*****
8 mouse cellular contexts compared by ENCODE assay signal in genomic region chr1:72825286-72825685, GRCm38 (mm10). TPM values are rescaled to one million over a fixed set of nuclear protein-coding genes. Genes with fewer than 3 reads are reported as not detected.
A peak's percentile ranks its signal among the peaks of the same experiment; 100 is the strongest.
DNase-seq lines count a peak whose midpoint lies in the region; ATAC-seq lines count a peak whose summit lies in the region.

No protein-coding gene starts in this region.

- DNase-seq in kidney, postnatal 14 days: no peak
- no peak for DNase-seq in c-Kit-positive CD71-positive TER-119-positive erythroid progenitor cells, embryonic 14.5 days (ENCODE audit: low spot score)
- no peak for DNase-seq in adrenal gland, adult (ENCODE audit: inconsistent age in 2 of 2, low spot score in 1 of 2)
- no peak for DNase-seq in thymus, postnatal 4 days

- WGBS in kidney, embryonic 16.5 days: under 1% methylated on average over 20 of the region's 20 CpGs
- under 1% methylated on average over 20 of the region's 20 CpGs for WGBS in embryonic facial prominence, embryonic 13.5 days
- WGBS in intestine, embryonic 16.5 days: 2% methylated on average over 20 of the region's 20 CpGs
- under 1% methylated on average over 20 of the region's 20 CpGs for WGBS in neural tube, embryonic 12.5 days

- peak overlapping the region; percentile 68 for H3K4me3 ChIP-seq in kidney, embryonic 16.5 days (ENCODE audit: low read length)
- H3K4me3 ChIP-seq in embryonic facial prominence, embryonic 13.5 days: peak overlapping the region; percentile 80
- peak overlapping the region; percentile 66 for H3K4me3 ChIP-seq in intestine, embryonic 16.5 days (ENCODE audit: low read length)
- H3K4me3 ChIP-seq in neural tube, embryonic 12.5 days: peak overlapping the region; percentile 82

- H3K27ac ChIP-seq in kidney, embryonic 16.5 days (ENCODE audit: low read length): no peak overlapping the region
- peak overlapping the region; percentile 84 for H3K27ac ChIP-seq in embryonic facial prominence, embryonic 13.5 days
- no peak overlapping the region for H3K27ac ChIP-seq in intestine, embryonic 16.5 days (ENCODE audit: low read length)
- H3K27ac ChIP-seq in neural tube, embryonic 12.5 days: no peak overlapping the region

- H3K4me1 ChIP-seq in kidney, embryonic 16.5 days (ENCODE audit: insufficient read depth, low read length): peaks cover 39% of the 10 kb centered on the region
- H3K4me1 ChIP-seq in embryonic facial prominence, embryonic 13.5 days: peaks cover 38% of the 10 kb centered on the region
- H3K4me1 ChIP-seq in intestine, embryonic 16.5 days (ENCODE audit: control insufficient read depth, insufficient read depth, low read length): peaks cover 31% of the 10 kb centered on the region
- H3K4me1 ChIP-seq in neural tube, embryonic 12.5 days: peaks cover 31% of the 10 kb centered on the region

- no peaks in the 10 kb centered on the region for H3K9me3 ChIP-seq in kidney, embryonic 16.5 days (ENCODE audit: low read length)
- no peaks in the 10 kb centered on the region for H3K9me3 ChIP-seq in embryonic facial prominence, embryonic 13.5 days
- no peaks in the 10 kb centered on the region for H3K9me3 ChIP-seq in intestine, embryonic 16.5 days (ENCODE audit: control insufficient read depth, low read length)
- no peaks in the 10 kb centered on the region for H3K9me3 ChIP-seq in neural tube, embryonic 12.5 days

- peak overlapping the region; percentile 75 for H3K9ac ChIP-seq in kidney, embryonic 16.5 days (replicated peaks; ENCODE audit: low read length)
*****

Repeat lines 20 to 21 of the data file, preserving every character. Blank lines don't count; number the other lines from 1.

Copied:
- H3K27ac ChIP-seq in neural tube, embryonic 12.5 days: no peak overlapping the region

- H3K4me1 ChIP-seq in kidney, embryonic 16.5 days (ENCODE audit: insufficient read depth, low read length): peaks cover 39% of the 10 kb centered on the region